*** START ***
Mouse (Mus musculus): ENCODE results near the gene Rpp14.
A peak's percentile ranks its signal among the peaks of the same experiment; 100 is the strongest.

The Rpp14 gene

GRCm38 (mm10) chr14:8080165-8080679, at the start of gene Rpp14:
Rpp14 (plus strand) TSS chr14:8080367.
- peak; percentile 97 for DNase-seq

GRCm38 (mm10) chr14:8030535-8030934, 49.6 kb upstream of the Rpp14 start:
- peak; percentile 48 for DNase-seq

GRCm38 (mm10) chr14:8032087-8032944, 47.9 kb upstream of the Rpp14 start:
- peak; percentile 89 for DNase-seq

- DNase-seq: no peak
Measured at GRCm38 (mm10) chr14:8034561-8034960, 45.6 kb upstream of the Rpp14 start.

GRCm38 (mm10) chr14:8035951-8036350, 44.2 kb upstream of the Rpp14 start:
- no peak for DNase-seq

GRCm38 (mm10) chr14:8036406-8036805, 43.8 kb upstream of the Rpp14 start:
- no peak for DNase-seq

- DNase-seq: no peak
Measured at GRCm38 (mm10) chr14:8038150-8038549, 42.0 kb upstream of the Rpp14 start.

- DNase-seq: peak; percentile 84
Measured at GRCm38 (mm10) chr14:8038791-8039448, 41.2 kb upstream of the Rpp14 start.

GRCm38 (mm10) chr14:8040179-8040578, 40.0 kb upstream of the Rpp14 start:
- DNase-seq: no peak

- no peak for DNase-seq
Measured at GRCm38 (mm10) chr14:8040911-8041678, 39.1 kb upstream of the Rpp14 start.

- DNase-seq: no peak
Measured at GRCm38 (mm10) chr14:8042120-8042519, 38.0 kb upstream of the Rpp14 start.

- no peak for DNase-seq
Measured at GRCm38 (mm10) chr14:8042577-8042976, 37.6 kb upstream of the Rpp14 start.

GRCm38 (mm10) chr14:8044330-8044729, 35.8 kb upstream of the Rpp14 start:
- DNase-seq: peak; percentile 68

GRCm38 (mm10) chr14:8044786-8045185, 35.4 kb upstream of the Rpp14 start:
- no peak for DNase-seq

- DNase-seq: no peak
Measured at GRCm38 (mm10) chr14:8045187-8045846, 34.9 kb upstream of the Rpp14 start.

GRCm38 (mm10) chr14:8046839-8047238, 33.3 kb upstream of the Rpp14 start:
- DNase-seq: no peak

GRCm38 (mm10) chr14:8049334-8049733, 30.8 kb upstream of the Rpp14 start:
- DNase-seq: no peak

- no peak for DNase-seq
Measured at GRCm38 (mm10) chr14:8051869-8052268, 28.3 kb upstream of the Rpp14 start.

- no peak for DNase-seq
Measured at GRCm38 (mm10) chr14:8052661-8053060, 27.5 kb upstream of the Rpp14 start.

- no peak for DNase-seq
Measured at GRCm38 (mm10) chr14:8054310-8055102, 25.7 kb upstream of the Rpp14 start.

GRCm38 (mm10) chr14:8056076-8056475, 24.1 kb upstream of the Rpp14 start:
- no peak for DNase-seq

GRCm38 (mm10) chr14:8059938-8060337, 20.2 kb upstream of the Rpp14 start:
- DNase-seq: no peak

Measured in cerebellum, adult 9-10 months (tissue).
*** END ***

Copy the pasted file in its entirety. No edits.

Mouse (Mus musculus): ENCODE results near the gene Rpp14.
A peak's percentile ranks its signal among the peaks of the same experiment; 100 is the strongest.

The Rpp14 gene

GRCm38 (mm10) chr14:8080165-8080679, at the start of gene Rpp14:
Rpp14 (plus strand) TSS chr14:8080367.
- peak; percentile 97 for DNase-seq

GRCm38 (mm10) chr14:8030535-8030934, 49.6 kb upstream of the Rpp14 start:
- peak; percentile 48 for DNase-seq

GRCm38 (mm10) chr14:8032087-8032944, 47.9 kb upstream of the Rpp14 start:
- peak; percentile 89 for DNase-seq

- DNase-seq: no peak
Measured at GRCm38 (mm10) chr14:8034561-8034960, 45.6 kb upstream of the Rpp14 start.

GRCm38 (mm10) chr14:8035951-8036350, 44.2 kb upstream of the Rpp14 start:
- no peak for DNase-seq

GRCm38 (mm10) chr14:8036406-8036805, 43.8 kb upstream of the Rpp14 start:
- no peak for DNase-seq

- DNase-seq: no peak
Measured at GRCm38 (mm10) chr14:8038150-8038549, 42.0 kb upstream of the Rpp14 start.

- DNase-seq: peak; percentile 84
Measured at GRCm38 (mm10) chr14:8038791-8039448, 41.2 kb upstream of the Rpp14 start.

GRCm38 (mm10) chr14:8040179-8040578, 40.0 kb upstream of the Rpp14 start:
- DNase-seq: no peak

- no peak for DNase-seq
Measured at GRCm38 (mm10) chr14:8040911-8041678, 39.1 kb upstream of the Rpp14 start.

- DNase-seq: no peak
Measured at GRCm38 (mm10) chr14:8042120-8042519, 38.0 kb upstream of the Rpp14 start.

- no peak for DNase-seq
Measured at GRCm38 (mm10) chr14:8042577-8042976, 37.6 kb upstream of the Rpp14 start.

GRCm38 (mm10) chr14:8044330-8044729, 35.8 kb upstream of the Rpp14 start:
- DNase-seq: peak; percentile 68

GRCm38 (mm10) chr14:8044786-8045185, 35.4 kb upstream of the Rpp14 start:
- no peak for DNase-seq

- DNase-seq: no peak
Measured at GRCm38 (mm10) chr14:8045187-8045846, 34.9 kb upstream of the Rpp14 start.

GRCm38 (mm10) chr14:8046839-8047238, 33.3 kb upstream of the Rpp14 start:
- DNase-seq: no peak

GRCm38 (mm10) chr14:8049334-8049733, 30.8 kb upstream of the Rpp14 start:
- DNase-seq: no peak

- no peak for DNase-seq
Measured at GRCm38 (mm10) chr14:8051869-8052268, 28.3 kb upstream of the Rpp14 start.

- no peak for DNase-seq
Measured at GRCm38 (mm10) chr14:8052661-8053060, 27.5 kb upstream of the Rpp14 start.

- no peak for DNase-seq
Measured at GRCm38 (mm10) chr14:8054310-8055102, 25.7 kb upstream of the Rpp14 start.

GRCm38 (mm10) chr14:8056076-8056475, 24.1 kb upstream of the Rpp14 start:
- no peak for DNase-seq

GRCm38 (mm10) chr14:8059938-8060337, 20.2 kb upstream of the Rpp14 start:
- DNase-seq: no peak

Measured in cerebellum, adult 9-10 months (tissue).